(Repeats with no changes to text)
By Clyde Russell
LAUNCESTON, Australia, Sept 29 Under-promise and
then over-deliver is a well-worn tactic to boost one's fortunes,
with OPEC's somewhat woolly promise to cut crude oil output the
latest example of this strategy.
Virtually nobody thought the oil producer group had even the
remotest chance of reaching an agreement on production at its
informal meeting this week in Algeria, a view that was
constantly reinforced by OPEC's energy ministers in comments and
Yet the meeting ended with the group committing to reduce
output by as much as 740,000 barrels per day (bpd) from the end
of the year, the first agreement on cutting production the often
fractious group has managed in eight years.
This tentative deal sent the price of Brent crude
soaring as much as 6.5 percent to a high of $48.96 a barrel on
Wednesday, showing the value of surprising the market.
But the real question is whether this is the start of
sustainable gains for the oil price, and much will depend on
what OPEC actually does, and how the rest of the producers
Firstly, apart from the shock value of delivering an
agreement, all OPEC actually did was kick the can down the road
to their November meeting.
However, let's not underestimate the significance of even a
tentative agreement without flesh on its bones.
OPEC is an organisation that has been riven by regional
rivalries in its recent past, which has undermined its
effectiveness and credibility.
The obvious tension between top producer Saudi Arabia and
would-be No.2 Iran has been palpable, so the mere fact that they
can reach even what appears to be an in-principle agreement is
quite an achievement.
The real work now has to be done by November, as each OPEC
member figures out what it is prepared to do in order to reduce
the group's output from around 33.24 million bpd currently to
the newly-agreed 32.5-33 million bpd.
It would seem that the bulk of this burden will have to fall
on Saudi Arabia, not only because it is the biggest producer,
but also because the others such as Iran and Iraq are still
trying to boost their output.
Other OPEC members such as Libya and Nigeria are currently
producing well below historic levels because of internal
conflicts, while others such as Venezuela and Angola are in such
dire fiscal positions that they simply cannot countenance
pumping any less oil.
Saudi Energy Minister Khalid al-Falih already hinted at this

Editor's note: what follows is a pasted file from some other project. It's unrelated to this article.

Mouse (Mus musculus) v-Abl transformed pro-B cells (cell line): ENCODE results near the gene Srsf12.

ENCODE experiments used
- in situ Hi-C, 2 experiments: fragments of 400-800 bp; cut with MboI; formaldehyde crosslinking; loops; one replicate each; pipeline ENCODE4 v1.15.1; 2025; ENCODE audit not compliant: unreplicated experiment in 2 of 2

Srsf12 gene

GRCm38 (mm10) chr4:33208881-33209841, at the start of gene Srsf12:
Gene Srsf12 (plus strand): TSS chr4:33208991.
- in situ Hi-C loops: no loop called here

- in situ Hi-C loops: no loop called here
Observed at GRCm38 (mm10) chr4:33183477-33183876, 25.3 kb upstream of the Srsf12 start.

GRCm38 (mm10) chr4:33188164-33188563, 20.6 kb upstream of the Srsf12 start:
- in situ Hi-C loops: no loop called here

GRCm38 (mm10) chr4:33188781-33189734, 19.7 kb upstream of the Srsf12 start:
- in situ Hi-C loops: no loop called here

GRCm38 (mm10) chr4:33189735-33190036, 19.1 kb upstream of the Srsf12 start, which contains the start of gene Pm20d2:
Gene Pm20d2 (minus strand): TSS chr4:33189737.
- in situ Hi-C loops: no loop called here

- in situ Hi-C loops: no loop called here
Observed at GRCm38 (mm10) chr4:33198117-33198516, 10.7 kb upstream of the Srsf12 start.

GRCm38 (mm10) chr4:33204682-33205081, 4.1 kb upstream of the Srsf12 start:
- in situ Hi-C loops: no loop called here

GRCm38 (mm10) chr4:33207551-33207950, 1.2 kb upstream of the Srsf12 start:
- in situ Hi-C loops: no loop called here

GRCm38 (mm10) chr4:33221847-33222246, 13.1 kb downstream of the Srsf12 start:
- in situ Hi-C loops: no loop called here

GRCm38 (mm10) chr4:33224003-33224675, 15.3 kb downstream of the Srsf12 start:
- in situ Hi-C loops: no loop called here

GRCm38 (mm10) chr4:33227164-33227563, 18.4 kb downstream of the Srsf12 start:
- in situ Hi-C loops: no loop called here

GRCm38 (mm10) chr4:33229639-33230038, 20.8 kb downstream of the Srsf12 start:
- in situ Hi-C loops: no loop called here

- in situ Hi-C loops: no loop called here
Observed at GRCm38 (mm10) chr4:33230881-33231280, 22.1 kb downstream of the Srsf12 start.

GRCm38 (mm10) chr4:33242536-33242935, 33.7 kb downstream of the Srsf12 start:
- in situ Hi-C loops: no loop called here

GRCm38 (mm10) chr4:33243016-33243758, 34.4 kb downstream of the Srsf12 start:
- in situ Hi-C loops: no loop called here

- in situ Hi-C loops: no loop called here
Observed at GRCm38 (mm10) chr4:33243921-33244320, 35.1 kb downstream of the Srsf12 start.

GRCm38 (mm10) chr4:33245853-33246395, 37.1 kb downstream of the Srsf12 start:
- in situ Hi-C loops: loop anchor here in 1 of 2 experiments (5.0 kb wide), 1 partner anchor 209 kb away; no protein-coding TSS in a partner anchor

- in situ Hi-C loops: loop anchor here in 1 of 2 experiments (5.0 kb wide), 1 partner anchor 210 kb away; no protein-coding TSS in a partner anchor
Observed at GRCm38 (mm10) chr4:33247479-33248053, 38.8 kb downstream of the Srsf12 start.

on Tuesday, in saying that Iran, Nigeria and Libya would be
allowed to produce "at maximum levels that make sense" as part
of any output limits.
Given that it's known that Iran wants to up its output from
the current 3.6 million bpd to around 4 million bpd, this means
to effect an overall OPEC reduction of about 740,000 bpd, more
than 1.1 million bpd would have to be cut elsewhere.
SAUDIS, NON-OPEC THE KEY
Finding OPEC members willing to reduce output at all may be
tricky, other than some token amounts from the more minor
Basically it comes down to whether the Saudis are prepared
to pull back their production by perhaps as much as 1 million
bpd, or roughly 10 percent of their current output.
Simple maths suggests that if you forego 10 percent of your
output you need at least an 11-percent increase in prices to
compensate for the lost revenue, meaning Brent would have to
rise about $60 a barrel and stay there for it to make financial
sense for the Saudis to carry the bulk of the burden of lowering
This likely means that the Saudis will be pushing for Iran
to limit its production, and will also be putting pressure on
Iraq as well, arguing that it's not feasible for the kingdom to
take all the pain alone.
The other wild card is how other producers around the world
Russia, the largest exporter outside of OPEC, may be
prepared to join output curbs if it believed it would result in
a sustainable price rise.
But oil output in the United States may well reverse its
recent declines and start rising again as producers there aren't
beholden to anything other than the profit motive.
U.S. shale oil output is expected to drop for an 11th
straight month in October, according to the Energy Information
But higher crude prices may lead to a rapid reversal in U.S.
crude output as shale producers have shown they can boost
pumping fairly rapidly.
It's also likely that any sustained price rise will lift
output in other non-OPEC producers such as Canada and Brazil.
Overall, there are good reasons to be sceptical as to
whether OPEC's first agreement since 2008 will actually be
implemented, or even work if its does. But it does show that
those writing the group's obituary will have to wait a while
(Editing by Joseph Radford)